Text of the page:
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MTV at 25: From Upstart to Parent Network

Madonna poses at the MTV Video Music Awards on Sept. 14, 1984. This was before she got into Kabbalah.
Madonna poses at the MTV Video Music Awards on Sept. 14, 1984. This was before she got into Kabbalah.

On this day 25 years ago, a cable channel called Music Television debuted, broadcasting "Video Killed the Radio Star" by the Buggles as its first video. The Buggles pretty much disappeared, but MTV became a behemoth. Today, the corporation owns more than 50 channels in 28 languages and 168 countries.

Some say that MTV has become much more about reality programming than about new music. Its long-running show The Real World debuted in 1992 and has been followed by a spate of other reality successes, such as Jackass, Pimp My Ride and Laguna Beach.

MTV President Christina Norman says the channel is still about music, pointing to sister channels such as MTV2 and MTVU (a college channel), and to MTV Overdrive, the network's online arm. Overdrive has 9,000 videos on demand, interviews, concert footage and news.

"Our audience spends just as much time on MTV Overdrive ... as they do watching Linear MTV, as we call it," Norman says.

MTV's expansion is not without its critics, who say the network is an example of a trend toward consolidation in the entertainment industry, resulting in less variety and fewer opportunities for artists. Paul Porter, a former program director at BET, points out that MTV's parent company, Viacom, also owns Infinity Radio, VH1 and BET.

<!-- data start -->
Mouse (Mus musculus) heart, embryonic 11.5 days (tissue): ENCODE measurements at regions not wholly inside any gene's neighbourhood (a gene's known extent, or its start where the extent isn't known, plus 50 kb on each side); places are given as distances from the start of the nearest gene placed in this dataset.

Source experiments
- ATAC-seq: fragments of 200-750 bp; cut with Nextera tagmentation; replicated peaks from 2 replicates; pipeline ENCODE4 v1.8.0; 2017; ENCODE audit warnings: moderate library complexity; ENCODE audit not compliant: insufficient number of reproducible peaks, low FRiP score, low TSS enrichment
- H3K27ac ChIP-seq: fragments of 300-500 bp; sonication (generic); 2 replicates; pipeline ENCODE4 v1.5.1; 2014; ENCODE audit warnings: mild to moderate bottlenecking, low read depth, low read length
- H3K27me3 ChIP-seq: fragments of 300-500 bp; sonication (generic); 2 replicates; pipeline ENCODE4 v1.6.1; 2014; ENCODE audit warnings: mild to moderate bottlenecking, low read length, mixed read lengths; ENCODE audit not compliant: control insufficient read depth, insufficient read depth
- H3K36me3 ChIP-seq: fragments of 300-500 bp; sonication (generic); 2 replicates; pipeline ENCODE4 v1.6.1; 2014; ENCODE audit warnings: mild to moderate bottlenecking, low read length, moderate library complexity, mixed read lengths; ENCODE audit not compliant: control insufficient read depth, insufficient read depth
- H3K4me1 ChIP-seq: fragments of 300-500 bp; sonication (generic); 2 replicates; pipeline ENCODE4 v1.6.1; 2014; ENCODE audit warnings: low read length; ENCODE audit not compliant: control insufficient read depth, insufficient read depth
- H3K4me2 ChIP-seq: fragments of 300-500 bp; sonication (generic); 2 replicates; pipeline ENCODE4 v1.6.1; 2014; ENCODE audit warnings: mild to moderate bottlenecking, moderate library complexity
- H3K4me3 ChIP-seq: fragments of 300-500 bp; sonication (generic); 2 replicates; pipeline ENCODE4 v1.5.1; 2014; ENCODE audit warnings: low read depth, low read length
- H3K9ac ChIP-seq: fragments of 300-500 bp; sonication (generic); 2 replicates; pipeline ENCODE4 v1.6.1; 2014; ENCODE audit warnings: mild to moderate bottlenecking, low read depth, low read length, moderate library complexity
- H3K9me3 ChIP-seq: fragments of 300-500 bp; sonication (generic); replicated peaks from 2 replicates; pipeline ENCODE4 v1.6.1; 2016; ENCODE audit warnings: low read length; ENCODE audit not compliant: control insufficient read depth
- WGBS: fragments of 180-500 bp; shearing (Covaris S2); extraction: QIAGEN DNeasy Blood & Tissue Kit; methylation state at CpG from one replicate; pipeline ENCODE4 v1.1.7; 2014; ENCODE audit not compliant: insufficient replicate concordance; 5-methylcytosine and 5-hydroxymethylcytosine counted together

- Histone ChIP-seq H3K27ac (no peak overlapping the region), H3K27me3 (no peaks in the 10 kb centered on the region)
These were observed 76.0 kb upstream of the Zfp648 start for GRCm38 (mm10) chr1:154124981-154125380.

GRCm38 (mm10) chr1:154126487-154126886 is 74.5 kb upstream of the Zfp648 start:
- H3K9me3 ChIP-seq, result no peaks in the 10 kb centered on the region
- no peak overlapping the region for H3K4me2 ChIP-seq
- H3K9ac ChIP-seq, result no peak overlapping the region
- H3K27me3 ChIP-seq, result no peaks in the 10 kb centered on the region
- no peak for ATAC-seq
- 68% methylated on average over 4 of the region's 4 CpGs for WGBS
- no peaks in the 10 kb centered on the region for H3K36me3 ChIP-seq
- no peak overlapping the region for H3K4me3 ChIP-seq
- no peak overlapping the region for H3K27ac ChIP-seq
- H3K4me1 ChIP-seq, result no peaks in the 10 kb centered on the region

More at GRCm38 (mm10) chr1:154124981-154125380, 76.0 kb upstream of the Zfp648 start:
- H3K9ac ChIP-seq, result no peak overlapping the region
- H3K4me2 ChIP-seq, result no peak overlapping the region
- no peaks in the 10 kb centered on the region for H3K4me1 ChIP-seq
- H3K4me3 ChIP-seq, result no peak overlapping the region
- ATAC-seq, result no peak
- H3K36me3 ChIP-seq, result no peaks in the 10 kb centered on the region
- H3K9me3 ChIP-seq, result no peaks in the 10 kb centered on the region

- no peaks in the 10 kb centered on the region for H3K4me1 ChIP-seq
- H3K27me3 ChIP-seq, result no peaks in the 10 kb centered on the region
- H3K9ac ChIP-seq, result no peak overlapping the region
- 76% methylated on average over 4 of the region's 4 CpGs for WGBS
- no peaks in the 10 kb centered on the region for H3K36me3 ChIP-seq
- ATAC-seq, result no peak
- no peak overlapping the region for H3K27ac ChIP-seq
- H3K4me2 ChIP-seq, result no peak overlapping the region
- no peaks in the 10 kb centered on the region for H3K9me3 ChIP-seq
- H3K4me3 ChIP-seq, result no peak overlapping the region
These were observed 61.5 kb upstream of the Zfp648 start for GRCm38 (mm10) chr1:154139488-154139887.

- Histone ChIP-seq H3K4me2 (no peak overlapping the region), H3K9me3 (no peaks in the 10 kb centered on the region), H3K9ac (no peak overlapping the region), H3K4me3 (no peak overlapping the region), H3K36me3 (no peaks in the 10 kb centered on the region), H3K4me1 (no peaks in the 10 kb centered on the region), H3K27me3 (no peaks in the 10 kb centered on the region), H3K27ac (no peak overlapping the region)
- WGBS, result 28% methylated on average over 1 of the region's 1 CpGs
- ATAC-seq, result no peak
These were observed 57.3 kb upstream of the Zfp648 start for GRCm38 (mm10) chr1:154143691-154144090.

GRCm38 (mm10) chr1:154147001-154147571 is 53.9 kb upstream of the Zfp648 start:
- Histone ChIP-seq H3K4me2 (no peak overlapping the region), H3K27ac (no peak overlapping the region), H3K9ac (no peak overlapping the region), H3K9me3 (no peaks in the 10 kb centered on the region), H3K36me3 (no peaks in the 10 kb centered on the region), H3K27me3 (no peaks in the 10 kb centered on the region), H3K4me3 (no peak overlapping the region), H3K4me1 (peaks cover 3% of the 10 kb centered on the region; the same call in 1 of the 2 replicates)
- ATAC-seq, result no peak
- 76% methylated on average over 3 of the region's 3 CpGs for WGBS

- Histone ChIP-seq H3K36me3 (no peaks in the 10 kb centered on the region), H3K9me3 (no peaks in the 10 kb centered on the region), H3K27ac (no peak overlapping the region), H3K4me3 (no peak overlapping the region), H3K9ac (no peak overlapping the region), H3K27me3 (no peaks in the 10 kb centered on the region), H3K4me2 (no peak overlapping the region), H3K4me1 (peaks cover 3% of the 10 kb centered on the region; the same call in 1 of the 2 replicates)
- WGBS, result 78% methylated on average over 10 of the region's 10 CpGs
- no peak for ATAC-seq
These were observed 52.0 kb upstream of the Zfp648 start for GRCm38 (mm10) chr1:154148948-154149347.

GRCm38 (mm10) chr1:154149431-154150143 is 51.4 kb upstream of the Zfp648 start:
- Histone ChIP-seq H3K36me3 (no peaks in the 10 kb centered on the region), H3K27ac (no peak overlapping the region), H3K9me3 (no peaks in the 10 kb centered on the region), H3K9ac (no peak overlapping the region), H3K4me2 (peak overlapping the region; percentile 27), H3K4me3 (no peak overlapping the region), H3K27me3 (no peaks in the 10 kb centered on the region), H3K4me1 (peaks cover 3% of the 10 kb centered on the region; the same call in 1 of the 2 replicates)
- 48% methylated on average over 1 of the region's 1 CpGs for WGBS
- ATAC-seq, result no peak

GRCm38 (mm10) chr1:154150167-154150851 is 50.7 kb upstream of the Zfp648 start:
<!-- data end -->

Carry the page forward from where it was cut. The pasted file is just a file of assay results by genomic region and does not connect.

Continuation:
"[If] you buy up all your competition," Porter says, "It's real easy to dominate a marketplace."

MTV's Norman counters that its reach allows the network to break independent artists in new ways, crediting MTVU's Spring Break as key venue for indie band Fall Out Boy last year.

Though MTV is now older than many of the people who appear on it, Norman says she does not worry about the network losing its cool, because the staff is utterly focused on its target audience. To stay abreast of the digital curve, MTV has partnered with Microsoft to start an online music downloading service called Urge.

MTV is also catching up with the success of MySpace and YouTube with a new interactive channel called Flux, available soon in the United Kingdom. Flux will let users blog from cell phones and add homemade videos to the mix.

It's a far cry from MTV's debut, when many video fans -- company president Christina Norman included -- had to visit a friend with cable TV in order to watch. Now, it's a lot easier to get MTV; as for the music videos themselves, that appears to be up for debate.

Copyright 2023 NPR. To see more, visit https://www.npr.org.

Neda Ulaby reports on arts, entertainment, and cultural trends for NPR's Arts Desk.